About the speaker
David Des Roches is Associate Professor at the Near East South Asia Center for Security Studies at National Defense University. Prior to this, he was the Defense Department director responsible for policy concerning Saudi Arabia, Kuwait, Qatar, Bahrain, Oman, the United Arab Emirates and Yemen. Prior to this assignment, he has served in the Office of the Secretary of Defense as Liaison to the Department of Homeland Security, as senior country director for Pakistan, as NATO operations director, and as deputy director for peacekeeping.
An Airborne Ranger in the Army Reserve, he was awarded the Bronze Star for service in Afghanistan. He has commanded conventional and special operations parachute units and has served on the US Special Operations Command staff as well as on the Joint Staff.
He graduated from the United States Military Academy and obtained advanced degrees in Arab Politics from the University of London School of Oriental and African Studies, in War Studies from Kings College London, and Strategic Studies from the US Army War College. He has also attended the Federal Executive Institute, the German Staff College’s Higher Officer Seminar, the US Army John F. Kennedy Special Warfare School and the U.S. Army Command and General Staff College.
His academic awards include Phi Kappa Phi, the British Marshall Scholarship, designation as a Distinguished Alumnus of the Near East South Asia Center for Strategic Studies, and selection as a Joseph Malone Fellow of the National Council of Arab American Relations.
For more on terror propaganda and recruitment, see Christopher C. Harmon’s Westminster talk, The Terrorist Argument: Modern Advocacy and Propaganda.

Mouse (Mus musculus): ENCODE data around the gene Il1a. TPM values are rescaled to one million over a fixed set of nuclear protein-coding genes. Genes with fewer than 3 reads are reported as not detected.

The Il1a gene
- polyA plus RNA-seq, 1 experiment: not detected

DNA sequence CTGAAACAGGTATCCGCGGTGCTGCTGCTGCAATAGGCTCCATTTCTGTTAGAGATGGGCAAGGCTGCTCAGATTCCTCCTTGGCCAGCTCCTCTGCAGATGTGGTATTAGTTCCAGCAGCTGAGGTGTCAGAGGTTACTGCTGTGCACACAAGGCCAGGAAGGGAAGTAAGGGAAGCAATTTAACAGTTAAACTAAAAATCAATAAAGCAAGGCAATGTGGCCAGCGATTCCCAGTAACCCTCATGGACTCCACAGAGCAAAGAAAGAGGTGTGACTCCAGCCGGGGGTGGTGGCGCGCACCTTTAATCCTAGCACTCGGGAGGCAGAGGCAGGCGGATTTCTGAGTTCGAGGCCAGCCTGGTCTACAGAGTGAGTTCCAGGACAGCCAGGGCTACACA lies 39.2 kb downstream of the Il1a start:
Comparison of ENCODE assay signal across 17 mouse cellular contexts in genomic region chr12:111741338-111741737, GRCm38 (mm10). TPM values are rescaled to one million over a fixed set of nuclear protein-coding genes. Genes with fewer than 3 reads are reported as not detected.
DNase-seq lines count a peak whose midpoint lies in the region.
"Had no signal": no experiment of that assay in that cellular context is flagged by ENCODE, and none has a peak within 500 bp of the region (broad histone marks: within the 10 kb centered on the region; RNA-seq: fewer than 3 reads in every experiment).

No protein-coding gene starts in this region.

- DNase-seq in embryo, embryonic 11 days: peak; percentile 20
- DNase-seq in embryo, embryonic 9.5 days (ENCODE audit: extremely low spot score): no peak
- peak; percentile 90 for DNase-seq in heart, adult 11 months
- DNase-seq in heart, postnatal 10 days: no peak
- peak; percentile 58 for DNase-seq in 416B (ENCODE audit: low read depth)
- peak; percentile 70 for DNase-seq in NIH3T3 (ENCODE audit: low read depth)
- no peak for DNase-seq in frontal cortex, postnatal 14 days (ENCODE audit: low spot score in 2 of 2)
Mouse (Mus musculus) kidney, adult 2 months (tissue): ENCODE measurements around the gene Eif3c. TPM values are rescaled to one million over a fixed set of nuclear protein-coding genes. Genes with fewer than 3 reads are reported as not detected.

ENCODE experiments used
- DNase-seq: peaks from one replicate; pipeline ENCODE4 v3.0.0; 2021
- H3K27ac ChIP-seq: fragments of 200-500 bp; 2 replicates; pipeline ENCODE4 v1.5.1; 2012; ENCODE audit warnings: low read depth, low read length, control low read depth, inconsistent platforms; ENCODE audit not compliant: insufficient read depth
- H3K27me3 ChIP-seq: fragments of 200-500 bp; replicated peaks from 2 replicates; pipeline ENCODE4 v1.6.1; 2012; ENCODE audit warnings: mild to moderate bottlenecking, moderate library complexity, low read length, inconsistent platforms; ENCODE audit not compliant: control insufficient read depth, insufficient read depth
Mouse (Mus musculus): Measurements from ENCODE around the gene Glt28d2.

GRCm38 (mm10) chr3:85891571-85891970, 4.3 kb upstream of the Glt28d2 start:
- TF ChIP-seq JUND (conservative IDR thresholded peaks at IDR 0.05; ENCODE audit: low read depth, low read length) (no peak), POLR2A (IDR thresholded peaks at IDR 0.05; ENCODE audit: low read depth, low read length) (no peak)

Robert R. Reilly:
We’re very happy to welcome here tonight for the first time, Dave Des Roches, about whom I was asked to specially say two very important things. One is that he had 106 military parachute jumps and he’s still standing on the original equipment. And number two is that he was the first major graduate in Arabic studies from West Point. Did I cover the essentials there? Okay.
The other important thing to note is that we had the largest number of RSVPs for his appearance here tonight at 91. Whoever didn’t come, thank you for staying home because we don’t have that much room.
By the way, I just want to quickly announce for those of you who have seen the invitation it’s unnecessary but Congressman Frank Wolf, who is in northern Iraq as we speak, will be back to give us a first hand report on what survives of the Christian community there and what it’s prospect may be. So, please join us next Wednesday night.
Now, to flesh out Dave Des Roches’ bio here, he is Associate Professor at the Near East South Asia Center for Security Studies at the National Defense University. Prior to that he was the DOD Director responsible for policy concerning Saudi Arabia, Kuwait, Qatar, Bahrain, Oman, the United Arab Emirates, and Yemen, an area of the world where not much takes place so easy 9-to-5 job there.
Prior to that assignment he served in the Office of the Secretary of Defense’s Liaison to the Department of Homeland Security, as senior country for Pakistan, as NATO Operations Director, and Deputy Director for Peacekeeping.